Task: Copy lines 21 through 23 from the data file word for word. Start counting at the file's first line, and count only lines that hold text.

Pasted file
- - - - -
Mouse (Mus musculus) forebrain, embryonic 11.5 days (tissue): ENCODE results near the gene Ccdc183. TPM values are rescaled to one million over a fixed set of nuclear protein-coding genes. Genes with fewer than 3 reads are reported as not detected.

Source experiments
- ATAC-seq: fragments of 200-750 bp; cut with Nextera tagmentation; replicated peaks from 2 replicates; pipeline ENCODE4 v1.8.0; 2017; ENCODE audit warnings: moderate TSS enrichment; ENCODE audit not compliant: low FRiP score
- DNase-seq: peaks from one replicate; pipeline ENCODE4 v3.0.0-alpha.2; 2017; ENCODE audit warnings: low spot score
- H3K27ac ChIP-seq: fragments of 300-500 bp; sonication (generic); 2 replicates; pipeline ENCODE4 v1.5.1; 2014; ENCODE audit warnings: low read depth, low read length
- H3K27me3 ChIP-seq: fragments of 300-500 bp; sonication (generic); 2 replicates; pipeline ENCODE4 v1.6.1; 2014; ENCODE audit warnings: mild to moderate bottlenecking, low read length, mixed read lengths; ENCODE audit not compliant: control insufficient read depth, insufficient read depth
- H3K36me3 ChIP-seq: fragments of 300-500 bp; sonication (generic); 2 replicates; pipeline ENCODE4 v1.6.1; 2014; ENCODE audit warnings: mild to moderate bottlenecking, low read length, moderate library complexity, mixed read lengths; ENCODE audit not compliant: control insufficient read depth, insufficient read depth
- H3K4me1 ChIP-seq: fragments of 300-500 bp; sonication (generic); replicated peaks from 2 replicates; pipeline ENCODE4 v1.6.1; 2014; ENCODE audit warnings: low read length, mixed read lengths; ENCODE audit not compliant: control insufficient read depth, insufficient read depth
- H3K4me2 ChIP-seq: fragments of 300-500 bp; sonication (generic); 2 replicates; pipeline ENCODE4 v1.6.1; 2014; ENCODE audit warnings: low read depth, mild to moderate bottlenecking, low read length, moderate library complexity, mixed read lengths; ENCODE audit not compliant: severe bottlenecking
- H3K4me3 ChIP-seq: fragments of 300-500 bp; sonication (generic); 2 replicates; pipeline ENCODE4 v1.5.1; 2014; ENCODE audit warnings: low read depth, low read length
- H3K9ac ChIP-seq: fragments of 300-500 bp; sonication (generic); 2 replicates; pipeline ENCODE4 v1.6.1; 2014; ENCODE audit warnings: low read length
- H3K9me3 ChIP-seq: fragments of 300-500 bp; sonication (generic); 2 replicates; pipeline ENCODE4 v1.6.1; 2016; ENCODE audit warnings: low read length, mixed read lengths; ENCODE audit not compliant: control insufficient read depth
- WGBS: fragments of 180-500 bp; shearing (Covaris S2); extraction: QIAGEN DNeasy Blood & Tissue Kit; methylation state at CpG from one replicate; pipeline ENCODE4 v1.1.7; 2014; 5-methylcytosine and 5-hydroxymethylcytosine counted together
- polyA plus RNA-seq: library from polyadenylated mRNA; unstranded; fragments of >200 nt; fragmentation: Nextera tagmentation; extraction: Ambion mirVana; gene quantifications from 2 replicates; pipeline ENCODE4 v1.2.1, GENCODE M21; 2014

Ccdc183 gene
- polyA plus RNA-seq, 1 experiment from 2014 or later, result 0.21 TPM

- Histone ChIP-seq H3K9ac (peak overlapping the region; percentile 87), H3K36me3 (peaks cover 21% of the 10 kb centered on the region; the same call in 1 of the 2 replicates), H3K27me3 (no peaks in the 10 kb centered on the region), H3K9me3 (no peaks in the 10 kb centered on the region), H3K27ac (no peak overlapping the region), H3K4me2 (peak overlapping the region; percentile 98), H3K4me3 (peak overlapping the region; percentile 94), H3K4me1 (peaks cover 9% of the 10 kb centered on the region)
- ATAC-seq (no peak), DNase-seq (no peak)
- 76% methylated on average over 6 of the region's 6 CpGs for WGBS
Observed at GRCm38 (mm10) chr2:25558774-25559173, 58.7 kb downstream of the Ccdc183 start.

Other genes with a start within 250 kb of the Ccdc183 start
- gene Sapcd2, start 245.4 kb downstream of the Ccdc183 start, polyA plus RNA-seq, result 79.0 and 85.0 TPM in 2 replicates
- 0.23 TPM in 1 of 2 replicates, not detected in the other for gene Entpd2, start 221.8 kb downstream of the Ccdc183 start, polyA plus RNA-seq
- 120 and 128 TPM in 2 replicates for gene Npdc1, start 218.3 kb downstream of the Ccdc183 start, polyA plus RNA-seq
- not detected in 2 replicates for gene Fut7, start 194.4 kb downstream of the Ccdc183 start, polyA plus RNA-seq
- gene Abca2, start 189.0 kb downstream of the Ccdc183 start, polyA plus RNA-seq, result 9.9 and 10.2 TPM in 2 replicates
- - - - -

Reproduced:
Other genes with a start within 250 kb of the Ccdc183 start
- gene Sapcd2, start 245.4 kb downstream of the Ccdc183 start, polyA plus RNA-seq, result 79.0 and 85.0 TPM in 2 replicates
- 0.23 TPM in 1 of 2 replicates, not detected in the other for gene Entpd2, start 221.8 kb downstream of the Ccdc183 start, polyA plus RNA-seq